What Percentage of Body Weight Should You Be Able to Deadlift?
The deadlift both tests and builds the strength of your legs, hips and back. If you do it properly, with good technique and training, you should be able to lift more weight weight than on many upper-body exercises. Like other lifts, your ability to move heavy weights depends on your size, gender and skill. Consult a health care practitioner before beginning any strength-training program.
If you are a new lifter, don't focus on the amount of weight you lift. Focus instead on developing good technique to prevent injury and so that the weight you can lift increases naturally. Novices are starting lifters. You fall into this category if you have been training less than a year but know the fundamentals of the lift. On average, a woman who is a novice may lift roughly 100 percent of her body weight. A man who is a novice can expect to lift roughly 133 percent of his body weight.
With Some Experience
You're an intermediate lifter if you've been training at least a year, but less than two years. Many recreational lifters fall into this category. As an intermediate lifter, you may not have a long-term strength or performance goal, but use deadlifts regularly as part of your workout routine. A woman with intermediate experience can expect to deadlift 120 percent of her body weight. Male intermediate lifters can deadlift roughly 150 percent of their body weight.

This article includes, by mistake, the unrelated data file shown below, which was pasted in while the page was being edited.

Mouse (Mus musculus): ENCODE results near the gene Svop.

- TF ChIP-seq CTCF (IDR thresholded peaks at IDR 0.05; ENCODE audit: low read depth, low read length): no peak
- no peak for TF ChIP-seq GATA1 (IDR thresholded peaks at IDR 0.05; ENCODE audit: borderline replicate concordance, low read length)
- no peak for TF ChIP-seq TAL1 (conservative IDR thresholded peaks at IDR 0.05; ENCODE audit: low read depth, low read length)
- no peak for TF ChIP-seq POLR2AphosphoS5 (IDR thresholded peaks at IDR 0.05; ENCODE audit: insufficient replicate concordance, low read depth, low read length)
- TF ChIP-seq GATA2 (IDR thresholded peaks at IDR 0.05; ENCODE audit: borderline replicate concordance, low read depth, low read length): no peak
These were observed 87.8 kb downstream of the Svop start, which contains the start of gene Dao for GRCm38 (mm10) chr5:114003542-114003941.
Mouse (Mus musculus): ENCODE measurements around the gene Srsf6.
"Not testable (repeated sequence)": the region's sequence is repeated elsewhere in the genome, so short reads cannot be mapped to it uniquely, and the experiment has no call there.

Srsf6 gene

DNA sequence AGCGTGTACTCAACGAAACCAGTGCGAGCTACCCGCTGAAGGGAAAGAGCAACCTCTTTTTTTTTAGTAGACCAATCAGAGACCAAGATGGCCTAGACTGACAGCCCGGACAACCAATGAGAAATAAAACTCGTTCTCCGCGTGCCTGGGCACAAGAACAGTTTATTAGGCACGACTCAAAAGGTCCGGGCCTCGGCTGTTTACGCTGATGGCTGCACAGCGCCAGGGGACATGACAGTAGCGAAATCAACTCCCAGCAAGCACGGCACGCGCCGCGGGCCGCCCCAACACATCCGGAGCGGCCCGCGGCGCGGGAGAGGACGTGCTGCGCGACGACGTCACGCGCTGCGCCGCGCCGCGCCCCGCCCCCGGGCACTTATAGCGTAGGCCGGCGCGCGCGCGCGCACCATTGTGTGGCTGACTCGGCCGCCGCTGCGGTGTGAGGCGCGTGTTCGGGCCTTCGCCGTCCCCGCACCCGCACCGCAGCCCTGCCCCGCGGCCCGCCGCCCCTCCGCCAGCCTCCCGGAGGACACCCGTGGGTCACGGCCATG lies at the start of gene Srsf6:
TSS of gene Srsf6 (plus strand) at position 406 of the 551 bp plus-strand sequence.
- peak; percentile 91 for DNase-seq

When You're Seriously Training
Advanced lifters are serious athletes with serious performance-based goals. Beginning powerlifters and competitive weightlifters fall into this category. Athletes who have strength goals such as throwers and football players who have trained for two to three years fall into this category as well. If you are an advanced lifter, you can deadlift roughly 160 percent of your body weight if you are a woman. A man can expect to deadlift roughly 200 percent of his body weight.
Serious Strength Training Standards
Elite athletes are serious strength athletes. While not world class, experienced powerlifters and weightlifters fall into this category. Other power athletes whose position or discipline relies on strength and who have been training for five years or more may fall into this category. There is no upper limit to what you can reasonably deadlift as an elite athlete. Anyone wishing to consider themselves an elite deadlifter should pull 200 percent her body weight or, for men, 260 percent of his body weight.
Grey Evans began writing professionally in 1985. Her work has been published in "Metabolics" and the "Journal of Nutrition." Gibbs holds a Ph.D. in nutrition from Ohio State University and an M.S. in physical therapy from New York University. She has worked at the Olympic Training Center in Colorado Springs and currently develops comprehensive nutritional and rehabilitative programs for a neurological team.